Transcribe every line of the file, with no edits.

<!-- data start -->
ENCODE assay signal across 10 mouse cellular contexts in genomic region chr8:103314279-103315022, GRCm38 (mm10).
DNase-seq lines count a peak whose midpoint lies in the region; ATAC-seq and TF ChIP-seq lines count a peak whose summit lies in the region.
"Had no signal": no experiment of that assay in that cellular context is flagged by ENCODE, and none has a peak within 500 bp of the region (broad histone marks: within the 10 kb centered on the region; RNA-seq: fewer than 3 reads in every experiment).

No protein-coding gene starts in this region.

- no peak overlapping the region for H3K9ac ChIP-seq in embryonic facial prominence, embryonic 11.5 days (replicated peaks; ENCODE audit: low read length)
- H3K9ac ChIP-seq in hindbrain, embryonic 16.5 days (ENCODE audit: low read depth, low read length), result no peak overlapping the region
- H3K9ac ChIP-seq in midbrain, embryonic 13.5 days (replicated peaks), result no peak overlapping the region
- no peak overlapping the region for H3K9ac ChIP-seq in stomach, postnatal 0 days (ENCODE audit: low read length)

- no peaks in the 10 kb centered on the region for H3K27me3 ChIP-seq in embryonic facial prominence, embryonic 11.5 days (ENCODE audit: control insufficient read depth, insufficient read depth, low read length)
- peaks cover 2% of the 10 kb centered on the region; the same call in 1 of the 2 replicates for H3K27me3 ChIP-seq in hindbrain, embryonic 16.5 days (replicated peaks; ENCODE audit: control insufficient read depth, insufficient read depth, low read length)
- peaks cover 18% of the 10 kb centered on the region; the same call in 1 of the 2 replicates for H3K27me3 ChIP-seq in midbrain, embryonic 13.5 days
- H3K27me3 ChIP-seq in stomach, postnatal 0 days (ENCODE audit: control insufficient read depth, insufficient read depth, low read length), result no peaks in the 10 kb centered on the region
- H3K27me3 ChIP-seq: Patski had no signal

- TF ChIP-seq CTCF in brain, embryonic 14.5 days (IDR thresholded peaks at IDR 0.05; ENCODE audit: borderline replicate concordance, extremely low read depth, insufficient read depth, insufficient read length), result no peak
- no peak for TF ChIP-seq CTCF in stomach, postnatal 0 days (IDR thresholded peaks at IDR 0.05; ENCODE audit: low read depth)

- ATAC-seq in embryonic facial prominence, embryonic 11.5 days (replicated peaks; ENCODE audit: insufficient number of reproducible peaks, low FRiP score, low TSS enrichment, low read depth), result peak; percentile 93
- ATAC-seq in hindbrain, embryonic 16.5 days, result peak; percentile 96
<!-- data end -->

ENCODE assay signal across 10 mouse cellular contexts in genomic region chr8:103314279-103315022, GRCm38 (mm10).
DNase-seq lines count a peak whose midpoint lies in the region; ATAC-seq and TF ChIP-seq lines count a peak whose summit lies in the region.
"Had no signal": no experiment of that assay in that cellular context is flagged by ENCODE, and none has a peak within 500 bp of the region (broad histone marks: within the 10 kb centered on the region; RNA-seq: fewer than 3 reads in every experiment).

No protein-coding gene starts in this region.

- no peak overlapping the region for H3K9ac ChIP-seq in embryonic facial prominence, embryonic 11.5 days (replicated peaks; ENCODE audit: low read length)
- H3K9ac ChIP-seq in hindbrain, embryonic 16.5 days (ENCODE audit: low read depth, low read length), result no peak overlapping the region
- H3K9ac ChIP-seq in midbrain, embryonic 13.5 days (replicated peaks), result no peak overlapping the region
- no peak overlapping the region for H3K9ac ChIP-seq in stomach, postnatal 0 days (ENCODE audit: low read length)

- no peaks in the 10 kb centered on the region for H3K27me3 ChIP-seq in embryonic facial prominence, embryonic 11.5 days (ENCODE audit: control insufficient read depth, insufficient read depth, low read length)
- peaks cover 2% of the 10 kb centered on the region; the same call in 1 of the 2 replicates for H3K27me3 ChIP-seq in hindbrain, embryonic 16.5 days (replicated peaks; ENCODE audit: control insufficient read depth, insufficient read depth, low read length)
- peaks cover 18% of the 10 kb centered on the region; the same call in 1 of the 2 replicates for H3K27me3 ChIP-seq in midbrain, embryonic 13.5 days
- H3K27me3 ChIP-seq in stomach, postnatal 0 days (ENCODE audit: control insufficient read depth, insufficient read depth, low read length), result no peaks in the 10 kb centered on the region
- H3K27me3 ChIP-seq: Patski had no signal

- TF ChIP-seq CTCF in brain, embryonic 14.5 days (IDR thresholded peaks at IDR 0.05; ENCODE audit: borderline replicate concordance, extremely low read depth, insufficient read depth, insufficient read length), result no peak
- no peak for TF ChIP-seq CTCF in stomach, postnatal 0 days (IDR thresholded peaks at IDR 0.05; ENCODE audit: low read depth)

- ATAC-seq in embryonic facial prominence, embryonic 11.5 days (replicated peaks; ENCODE audit: insufficient number of reproducible peaks, low FRiP score, low TSS enrichment, low read depth), result peak; percentile 93
- ATAC-seq in hindbrain, embryonic 16.5 days, result peak; percentile 96